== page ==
Wednesday, 27 May 2015

The Buzz - Everyone's talking about... Vlogging

Illustration by Whizzy Barr

ALL ABOARD THE VLOG-WAGON
By Larisa Villar Hauser 


Every now and then a story explodes in the papers and TV about the latest bestseller to spring out of digital media. More than ever, publishers are looking to the Internet for new material. And why wouldn’t they? 


Whether blogger, vlogger (video blogger), fan fiction writer, or writer on a reading platform such as Wattpad - people who mega-successfully hook into digital media come with huge fan bases that are a ready-made audience for a print book. 


In publishing terms, this is a marketing jackpot equivalent to releasing the work of a celebrity or established author. Instant PR. Instant sales.


The latest digital media big-hitter has been vlogging. But in terms of securing a publishing contract, the digital media-to-author road goes only one way, as witnessed by success stories such as Alfie Deyes’ The Pointless Book and, of course, Zoella's Girl Online. Vlog success first, book contract second. 



So can vlogging be useful to debut or mid list authors? 


Candy Gourlay
@candygourlay
Reading Nick CrossBlog Break interview with Candy Gourlay, it seems that the blogging boat may have sailed. These days a debut or mid-list author is pretty much expected to have a blog, and as Candy points out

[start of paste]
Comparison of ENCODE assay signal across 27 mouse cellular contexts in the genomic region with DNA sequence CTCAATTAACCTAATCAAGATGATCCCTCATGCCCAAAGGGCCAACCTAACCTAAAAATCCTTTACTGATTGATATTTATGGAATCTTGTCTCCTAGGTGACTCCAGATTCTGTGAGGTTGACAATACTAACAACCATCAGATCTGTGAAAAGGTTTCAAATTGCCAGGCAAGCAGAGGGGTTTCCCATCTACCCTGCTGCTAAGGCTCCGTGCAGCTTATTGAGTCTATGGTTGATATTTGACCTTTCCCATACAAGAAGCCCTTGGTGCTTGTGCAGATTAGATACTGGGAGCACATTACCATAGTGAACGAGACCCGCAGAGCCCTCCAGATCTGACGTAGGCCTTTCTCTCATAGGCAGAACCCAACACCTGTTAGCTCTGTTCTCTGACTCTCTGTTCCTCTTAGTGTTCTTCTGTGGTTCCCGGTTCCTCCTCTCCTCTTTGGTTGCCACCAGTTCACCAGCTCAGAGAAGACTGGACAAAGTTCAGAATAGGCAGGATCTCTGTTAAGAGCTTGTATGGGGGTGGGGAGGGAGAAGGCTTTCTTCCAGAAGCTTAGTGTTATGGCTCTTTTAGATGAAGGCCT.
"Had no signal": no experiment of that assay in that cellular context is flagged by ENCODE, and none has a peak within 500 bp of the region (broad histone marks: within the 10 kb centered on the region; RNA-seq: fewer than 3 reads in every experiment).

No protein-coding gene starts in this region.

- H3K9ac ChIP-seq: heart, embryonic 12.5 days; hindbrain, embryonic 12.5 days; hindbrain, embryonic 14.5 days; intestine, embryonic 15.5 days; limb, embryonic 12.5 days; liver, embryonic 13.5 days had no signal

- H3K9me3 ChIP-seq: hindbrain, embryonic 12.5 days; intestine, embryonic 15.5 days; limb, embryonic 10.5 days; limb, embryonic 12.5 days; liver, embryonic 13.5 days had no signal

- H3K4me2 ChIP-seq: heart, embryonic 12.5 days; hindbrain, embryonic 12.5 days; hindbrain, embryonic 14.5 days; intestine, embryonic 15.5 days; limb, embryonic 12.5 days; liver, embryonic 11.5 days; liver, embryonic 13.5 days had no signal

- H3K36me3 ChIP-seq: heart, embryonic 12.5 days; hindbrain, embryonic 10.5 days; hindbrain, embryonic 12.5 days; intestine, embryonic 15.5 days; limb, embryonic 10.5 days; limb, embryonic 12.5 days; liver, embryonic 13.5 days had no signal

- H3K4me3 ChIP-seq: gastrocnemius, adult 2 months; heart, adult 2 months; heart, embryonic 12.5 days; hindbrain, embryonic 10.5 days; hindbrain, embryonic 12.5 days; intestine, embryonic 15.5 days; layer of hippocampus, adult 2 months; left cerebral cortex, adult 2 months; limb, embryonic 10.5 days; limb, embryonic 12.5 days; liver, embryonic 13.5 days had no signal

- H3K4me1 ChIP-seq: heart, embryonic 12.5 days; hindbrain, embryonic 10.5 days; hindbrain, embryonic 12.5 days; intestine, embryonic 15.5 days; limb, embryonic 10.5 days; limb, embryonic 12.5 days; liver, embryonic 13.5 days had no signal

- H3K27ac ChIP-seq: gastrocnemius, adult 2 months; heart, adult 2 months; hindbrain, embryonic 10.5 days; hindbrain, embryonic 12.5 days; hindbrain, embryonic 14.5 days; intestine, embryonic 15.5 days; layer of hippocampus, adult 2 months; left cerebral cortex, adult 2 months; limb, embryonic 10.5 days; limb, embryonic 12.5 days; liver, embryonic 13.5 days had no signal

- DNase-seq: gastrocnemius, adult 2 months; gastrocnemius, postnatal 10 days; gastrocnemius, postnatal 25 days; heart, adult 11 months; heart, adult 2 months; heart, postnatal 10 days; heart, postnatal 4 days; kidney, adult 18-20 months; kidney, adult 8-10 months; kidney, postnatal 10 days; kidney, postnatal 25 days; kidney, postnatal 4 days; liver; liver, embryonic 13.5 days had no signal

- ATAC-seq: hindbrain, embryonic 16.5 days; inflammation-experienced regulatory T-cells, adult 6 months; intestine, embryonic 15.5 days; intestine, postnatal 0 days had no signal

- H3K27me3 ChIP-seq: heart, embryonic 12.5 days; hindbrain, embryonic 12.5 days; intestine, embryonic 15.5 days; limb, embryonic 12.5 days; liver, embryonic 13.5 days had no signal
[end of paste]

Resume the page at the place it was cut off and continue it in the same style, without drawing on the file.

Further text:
“the noise is deafening”. 







Does that leave vlogging as the fresh, new platform for authors to promote their work? 


Photo: Paul Mayne/Flickr/
Creative Commons License
The 2014 Nielsen Children’s Book Industry Report suggests that kids are well and truly plugged into video content. 43% of children under 12 stream videos on tablets, with 58% of teenage girls and 50% of teen boys doing the same. Most of this content is supplied through YouTube. So the challenge, it seems, is to find a way to tap into young readers’ hunger for video content and their desire to share with friends and people with similar interests. 


But vlogging is, in some senses, a performance art. How many authors are ready and willing to strut their stuff on camera? For an author, the appeal and ease of writing and maintaining a blog seems clear. The written word is an author’s craft. Producing video content is likely to be outside most authors’ comfort zone, although there are notable exceptions such as John Green, author of The Fault in our Stars and part of the prolific vlogbrothers team. 



Tim Bowler
@tim_bowler
Perhaps Tim Bowler has the answer for the less theatrically inclined. In response to fan mail bursting with questions on craft and ‘being an author’, in 2009 Tim started posting short videos to his website. The films picked up on, and answered, fan questions. And so, almost accidentally, The Bolthole Bulletin was born. Tim told us: